Sexual activity, potency and fertility do not differ among men with lupus and those who do not have lupus. Young men with lupus have normal sexual and reproductive abilities. As men age, they normally experience a drop in their levels of androgens, a hormone that is usually present in high levels in males and lower levels in females. This drop in androgen levels occurs in men who have lupus and those who do not have lupus and can cause reduced sex drive and sexual activity.

Barrier methods of contraception, such as a diaphragm or a condom with spermicidal foam, are considered the safest contraceptive options for people with lupus. Intrauterine devices (IUDs) may increase the risk of infection for women taking immunosuppressive drugs, and the risk of bleeding for women with thrombocytopenia, an abnormally low level of platelets in the blood. 

Women may use oral contraceptives (birth control pills) containing estrogen as long as their blood is not overly likely to coagulate or thicken into a mass. Other options include birth control pills that contain only the hormone progesterone or injectable progesterone; for  example, medroxyprogesterone acetate (Depo-Provera") given for up to three months at a time.

A small sample of tissue is removed from the kidney and examined under a microscope. This procedure is known as a biopsy and can show if there are immune complexes and inflammation in the kidney. This information can be used to develop a treatment program for lupus.

In some people, lupus can cause inflammation of the heart muscle or of the membrane that surrounds the heart. This can cause chest pains or other symptoms of heart disease. In addition, the two most common drugs associated with drug-induced lupus are procainamide (Procan" Pronestyl"), used to treat irregular heart rhythms, and hydralazine (Apresoline" or Apresazide"), used to treat high blood pressure. While symptoms of drug-induced lupus generally go away once the drug is stopped, stopping these drugs would increase the risk of heart disease.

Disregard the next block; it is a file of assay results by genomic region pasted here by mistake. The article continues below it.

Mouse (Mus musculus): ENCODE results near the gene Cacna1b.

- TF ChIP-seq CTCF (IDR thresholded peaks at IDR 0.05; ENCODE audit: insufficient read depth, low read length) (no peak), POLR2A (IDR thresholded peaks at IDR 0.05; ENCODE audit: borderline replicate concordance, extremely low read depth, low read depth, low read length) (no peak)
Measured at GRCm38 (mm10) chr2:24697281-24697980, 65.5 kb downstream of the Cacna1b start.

Long-term side effects of corticosteroids used to treat lupus can include high blood pressure and damage to the arteries. Generally, the higher the dose and the longer corticosteroids are taken, the greater the risk of side effects and the more severe the side effects will be for patients. 

Immunosuppressives may be used to reduce or sometimes eliminate the need for taking corticosteroids. This spares patients from the side effects of corticosteroids and is known as steroid-sparing. Researchers are also working on new ways to limit or offset the use of corticosteroids.

Most but not all lupus medications need to be taken every day, at least while the disease is active. Check with your doctor about when and how often your medications should be taken and then take them exactly as instructed.
Corticosteroids, including prednisone (Deltasone", Orasone") are related to the natural anti-inflammatory hormone cortisol and work by rapidly suppressing inflammation. Prednisone pills should be taken at the same time each morning because natural cortisol levels peak in the morning.
No, lupus is not contagious. You cannot "catch" it from another person. Lupus is also not a form of AIDS.

Corticosteroids such as prednisone are powerful drugs with many possible side effects. Therefore it is important that you take these drugs exactly as prescribed. Never miss a dose and never stop the medication suddenly.

In general, once your lupus symptoms have responded to treatment, you will gradually need less and less prednisone until you can stop completely. This is called tapering.

Always follow the doctor's directions on how to taper off corticosteroids. The adrenal glands, small glands that sit on top of the kidneys, normally make small amounts of the natural anti-inflammatory glucocorticoid, called cortisol. Taking corticosteroid medication can cause the body to slow down or stop production of natural cortisol made in the body.

Suddenly stopping corticosteroids can leave you without either the natural or the drug form of corticosteroids. This condition is known as adrenal insufficiency and can cause weakness, fatigue, fever, weight loss, vomiting and diarrhea.